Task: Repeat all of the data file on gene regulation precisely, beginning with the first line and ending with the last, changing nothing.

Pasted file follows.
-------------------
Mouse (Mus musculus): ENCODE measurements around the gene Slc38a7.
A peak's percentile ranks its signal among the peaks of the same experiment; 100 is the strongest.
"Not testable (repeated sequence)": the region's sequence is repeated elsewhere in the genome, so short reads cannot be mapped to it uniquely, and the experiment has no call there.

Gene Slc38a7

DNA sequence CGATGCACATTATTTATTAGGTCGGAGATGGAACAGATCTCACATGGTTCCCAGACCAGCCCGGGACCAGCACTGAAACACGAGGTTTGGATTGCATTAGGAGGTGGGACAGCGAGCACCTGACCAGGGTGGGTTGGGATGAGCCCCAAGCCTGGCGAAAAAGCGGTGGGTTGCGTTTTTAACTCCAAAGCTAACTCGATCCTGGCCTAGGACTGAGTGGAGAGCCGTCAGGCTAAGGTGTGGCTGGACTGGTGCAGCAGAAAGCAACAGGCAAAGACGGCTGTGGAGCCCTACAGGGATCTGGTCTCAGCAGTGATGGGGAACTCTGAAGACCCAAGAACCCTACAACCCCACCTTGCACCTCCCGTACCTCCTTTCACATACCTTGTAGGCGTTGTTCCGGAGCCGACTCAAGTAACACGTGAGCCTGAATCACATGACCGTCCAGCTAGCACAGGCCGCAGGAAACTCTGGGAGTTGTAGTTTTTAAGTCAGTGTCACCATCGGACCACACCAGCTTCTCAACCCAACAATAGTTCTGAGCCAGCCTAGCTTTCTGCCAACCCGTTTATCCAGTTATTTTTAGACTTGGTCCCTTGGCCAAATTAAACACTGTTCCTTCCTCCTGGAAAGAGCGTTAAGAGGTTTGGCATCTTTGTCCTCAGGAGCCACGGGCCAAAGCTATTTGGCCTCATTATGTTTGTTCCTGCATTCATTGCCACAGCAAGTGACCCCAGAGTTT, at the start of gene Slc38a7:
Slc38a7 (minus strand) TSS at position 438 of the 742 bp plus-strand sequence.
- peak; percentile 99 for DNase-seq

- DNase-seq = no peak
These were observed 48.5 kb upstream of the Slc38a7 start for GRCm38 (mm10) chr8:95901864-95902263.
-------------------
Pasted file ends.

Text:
Mouse (Mus musculus): ENCODE measurements around the gene Slc38a7.
A peak's percentile ranks its signal among the peaks of the same experiment; 100 is the strongest.
"Not testable (repeated sequence)": the region's sequence is repeated elsewhere in the genome, so short reads cannot be mapped to it uniquely, and the experiment has no call there.

Gene Slc38a7

DNA sequence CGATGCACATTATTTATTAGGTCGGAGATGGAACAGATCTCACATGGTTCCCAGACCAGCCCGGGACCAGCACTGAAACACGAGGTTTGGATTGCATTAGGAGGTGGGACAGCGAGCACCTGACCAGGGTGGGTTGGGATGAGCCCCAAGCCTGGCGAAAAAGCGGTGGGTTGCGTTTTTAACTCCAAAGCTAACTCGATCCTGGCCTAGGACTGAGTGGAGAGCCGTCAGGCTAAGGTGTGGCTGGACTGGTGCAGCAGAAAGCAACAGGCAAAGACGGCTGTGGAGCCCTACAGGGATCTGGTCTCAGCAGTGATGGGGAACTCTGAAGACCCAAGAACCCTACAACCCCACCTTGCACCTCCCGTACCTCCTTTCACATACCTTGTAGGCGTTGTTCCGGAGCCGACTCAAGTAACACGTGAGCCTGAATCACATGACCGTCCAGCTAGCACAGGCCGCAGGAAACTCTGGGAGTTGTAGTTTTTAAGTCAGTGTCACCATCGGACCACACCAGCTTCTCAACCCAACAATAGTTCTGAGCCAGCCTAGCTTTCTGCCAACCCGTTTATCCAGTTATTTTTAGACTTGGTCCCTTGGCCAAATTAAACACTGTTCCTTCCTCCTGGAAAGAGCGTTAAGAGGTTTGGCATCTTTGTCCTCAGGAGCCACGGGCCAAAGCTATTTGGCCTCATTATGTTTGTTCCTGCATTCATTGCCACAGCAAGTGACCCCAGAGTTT, at the start of gene Slc38a7:
Slc38a7 (minus strand) TSS at position 438 of the 742 bp plus-strand sequence.
- peak; percentile 99 for DNase-seq

- DNase-seq = no peak
These were observed 48.5 kb upstream of the Slc38a7 start for GRCm38 (mm10) chr8:95901864-95902263.